Decoding Helmerich & Payne’s Dividend Yield
What’s driving Helmerich & Payne’s high yield?
Contract oil and gas well driller Helmerich & Payne (HP) recorded a sharp drop in its 2016 operating revenue due to declines in its US drilling, offshore, and international segments. Its revenue fell 19% in 2015, compared with 51% in 2016. Its operating income, as a result, ended up in the negative zone in 2016 after a 36% fall in 2015 despite lower operating expenses.
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Helmerich & Payne’s earnings per share
Helmerich & Payne’s interest expenses tripled and doubled in 2015 and 2016, respectively. Its EPS (earnings per share) turned negative in 2016 after falling 40% in 2015. Its free cash flow has grown over the years.
The company had a debt-to-equity ratio of 0.11x in 2016. The stock’s returns have beaten those of the S&P 500 and oil and gas drilling industry by a wide margin in 2016. However, on a YTD (year-to-date) basis, both the stock and the industry have been outperformed by the S&P 500.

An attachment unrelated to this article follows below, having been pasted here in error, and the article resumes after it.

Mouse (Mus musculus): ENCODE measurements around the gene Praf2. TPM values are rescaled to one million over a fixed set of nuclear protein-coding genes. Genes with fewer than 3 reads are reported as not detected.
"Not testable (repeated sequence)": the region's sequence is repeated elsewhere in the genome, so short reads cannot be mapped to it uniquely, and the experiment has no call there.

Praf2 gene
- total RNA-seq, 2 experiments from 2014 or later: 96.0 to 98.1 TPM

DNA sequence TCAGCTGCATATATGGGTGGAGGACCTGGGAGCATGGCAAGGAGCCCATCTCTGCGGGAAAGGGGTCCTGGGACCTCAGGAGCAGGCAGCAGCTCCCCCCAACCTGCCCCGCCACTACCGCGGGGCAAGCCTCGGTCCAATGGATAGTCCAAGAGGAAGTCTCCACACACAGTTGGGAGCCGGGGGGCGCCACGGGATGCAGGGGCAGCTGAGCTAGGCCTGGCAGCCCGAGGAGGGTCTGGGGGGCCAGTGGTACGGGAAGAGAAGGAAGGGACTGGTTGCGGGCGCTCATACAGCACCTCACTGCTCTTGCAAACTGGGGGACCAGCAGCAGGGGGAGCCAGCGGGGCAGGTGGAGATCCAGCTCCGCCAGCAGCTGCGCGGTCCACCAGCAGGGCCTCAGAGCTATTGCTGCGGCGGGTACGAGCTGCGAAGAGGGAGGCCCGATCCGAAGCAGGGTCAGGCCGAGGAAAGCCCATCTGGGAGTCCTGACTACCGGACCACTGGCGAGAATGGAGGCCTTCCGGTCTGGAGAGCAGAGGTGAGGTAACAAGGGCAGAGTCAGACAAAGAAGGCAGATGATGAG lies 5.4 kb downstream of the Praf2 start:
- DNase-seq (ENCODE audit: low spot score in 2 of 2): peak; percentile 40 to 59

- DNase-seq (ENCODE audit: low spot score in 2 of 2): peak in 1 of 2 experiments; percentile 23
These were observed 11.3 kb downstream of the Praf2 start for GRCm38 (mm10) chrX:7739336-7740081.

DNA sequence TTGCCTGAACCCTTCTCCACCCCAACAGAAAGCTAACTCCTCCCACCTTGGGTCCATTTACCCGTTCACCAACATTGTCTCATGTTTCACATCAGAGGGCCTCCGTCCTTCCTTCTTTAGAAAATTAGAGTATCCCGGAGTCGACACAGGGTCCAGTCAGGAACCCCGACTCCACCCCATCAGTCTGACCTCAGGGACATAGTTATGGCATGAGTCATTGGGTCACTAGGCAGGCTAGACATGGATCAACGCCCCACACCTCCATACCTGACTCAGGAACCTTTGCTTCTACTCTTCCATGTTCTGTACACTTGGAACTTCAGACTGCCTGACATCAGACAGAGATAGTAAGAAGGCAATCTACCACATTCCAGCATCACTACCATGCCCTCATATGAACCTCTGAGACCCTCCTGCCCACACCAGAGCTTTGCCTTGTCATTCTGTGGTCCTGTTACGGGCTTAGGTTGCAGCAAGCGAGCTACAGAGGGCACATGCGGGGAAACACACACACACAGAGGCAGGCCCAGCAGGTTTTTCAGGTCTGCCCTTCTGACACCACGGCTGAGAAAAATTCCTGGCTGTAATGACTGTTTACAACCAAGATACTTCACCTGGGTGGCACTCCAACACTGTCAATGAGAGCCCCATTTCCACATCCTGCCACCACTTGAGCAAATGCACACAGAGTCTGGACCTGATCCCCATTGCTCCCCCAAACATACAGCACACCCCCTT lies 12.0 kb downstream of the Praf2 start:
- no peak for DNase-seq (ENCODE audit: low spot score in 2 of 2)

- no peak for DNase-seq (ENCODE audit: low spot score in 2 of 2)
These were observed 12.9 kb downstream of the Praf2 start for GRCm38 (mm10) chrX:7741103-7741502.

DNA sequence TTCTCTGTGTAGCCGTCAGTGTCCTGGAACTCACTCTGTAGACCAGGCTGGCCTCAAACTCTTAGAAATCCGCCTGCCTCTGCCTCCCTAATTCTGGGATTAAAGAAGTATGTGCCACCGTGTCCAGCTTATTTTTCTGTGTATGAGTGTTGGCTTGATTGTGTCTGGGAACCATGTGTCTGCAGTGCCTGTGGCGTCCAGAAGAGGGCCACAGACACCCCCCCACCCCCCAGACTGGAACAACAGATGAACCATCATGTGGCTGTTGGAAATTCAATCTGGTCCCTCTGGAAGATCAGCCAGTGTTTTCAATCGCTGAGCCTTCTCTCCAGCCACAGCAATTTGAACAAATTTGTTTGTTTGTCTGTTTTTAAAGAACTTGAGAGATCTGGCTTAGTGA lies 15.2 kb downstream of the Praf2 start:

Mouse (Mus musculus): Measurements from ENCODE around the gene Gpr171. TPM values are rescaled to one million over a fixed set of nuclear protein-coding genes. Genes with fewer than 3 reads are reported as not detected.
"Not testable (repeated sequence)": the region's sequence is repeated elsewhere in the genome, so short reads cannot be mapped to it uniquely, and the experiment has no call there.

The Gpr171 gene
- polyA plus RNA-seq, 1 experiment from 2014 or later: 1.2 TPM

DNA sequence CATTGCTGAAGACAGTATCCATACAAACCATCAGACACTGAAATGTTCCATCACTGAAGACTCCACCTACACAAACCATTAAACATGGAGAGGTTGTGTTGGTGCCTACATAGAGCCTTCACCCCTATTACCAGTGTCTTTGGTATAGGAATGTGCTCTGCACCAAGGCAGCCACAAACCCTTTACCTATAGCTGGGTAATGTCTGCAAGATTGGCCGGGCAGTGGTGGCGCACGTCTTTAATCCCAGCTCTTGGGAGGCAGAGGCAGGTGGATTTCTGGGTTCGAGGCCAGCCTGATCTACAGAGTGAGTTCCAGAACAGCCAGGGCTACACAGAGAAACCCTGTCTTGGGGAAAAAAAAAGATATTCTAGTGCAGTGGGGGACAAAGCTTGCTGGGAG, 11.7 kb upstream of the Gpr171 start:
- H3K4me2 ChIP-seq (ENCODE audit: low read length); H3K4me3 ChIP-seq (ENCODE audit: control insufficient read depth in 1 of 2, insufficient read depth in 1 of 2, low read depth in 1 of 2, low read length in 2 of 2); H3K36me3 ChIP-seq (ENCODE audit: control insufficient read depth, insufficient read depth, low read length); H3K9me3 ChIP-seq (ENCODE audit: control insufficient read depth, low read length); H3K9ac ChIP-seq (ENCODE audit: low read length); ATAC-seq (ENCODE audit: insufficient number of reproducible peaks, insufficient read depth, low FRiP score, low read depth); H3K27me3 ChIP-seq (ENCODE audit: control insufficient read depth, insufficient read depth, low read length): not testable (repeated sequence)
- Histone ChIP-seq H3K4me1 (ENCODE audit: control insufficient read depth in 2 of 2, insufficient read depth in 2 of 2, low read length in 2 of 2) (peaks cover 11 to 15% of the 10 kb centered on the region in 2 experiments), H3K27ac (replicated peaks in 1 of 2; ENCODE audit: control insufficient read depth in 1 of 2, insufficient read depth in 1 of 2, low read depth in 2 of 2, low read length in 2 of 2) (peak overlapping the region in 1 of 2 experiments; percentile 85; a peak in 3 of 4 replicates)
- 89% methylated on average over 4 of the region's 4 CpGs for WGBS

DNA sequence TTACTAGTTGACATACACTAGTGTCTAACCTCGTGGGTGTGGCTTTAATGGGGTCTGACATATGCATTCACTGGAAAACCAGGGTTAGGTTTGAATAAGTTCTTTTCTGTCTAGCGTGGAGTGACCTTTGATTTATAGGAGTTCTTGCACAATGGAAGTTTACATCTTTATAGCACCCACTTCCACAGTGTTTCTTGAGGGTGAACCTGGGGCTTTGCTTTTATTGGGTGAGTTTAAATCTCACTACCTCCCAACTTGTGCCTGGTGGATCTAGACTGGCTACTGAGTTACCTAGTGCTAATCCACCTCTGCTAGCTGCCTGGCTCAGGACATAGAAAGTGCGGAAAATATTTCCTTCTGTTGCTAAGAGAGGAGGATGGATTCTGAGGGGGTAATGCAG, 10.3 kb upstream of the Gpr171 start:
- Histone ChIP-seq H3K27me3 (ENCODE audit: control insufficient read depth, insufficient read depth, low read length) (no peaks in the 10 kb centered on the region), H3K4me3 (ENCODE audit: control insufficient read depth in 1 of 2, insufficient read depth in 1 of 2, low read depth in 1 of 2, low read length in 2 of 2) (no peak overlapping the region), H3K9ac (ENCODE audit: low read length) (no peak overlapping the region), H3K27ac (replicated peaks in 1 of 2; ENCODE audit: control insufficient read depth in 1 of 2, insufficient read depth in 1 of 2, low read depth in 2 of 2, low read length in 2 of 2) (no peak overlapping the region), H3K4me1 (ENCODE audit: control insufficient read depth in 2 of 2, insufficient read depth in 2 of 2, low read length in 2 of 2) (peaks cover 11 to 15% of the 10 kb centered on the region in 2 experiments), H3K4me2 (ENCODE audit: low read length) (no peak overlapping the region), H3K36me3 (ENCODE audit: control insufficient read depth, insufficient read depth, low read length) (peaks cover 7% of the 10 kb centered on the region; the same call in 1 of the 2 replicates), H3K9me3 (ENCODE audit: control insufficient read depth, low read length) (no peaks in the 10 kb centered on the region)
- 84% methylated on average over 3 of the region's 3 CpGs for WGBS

Decoding Helmerich & Payne’s high dividend yield
Over the first nine months of 2017, the company’s revenue fell 2% due to lower contribution from all segments. An increase of 15% in operating expenses led to negative operating income. Coupled with a 5% interest expense increase, these factors led to negative EPS.
The iShares Core High Dividend ETF (HDV) has a substantial stake in the consumer non-cyclical space. It offers a dividend yield of 3.3%, at a PE (price-to-earnings) ratio of 21x. The ETF has a 1% exposure to small- cap stocks. The WisdomTree US Dividend Growth ETF (DGRW) offers a dividend yield of 2.8%, at a PE ratio of 20.3x. The ETF has a 2% exposure to small caps.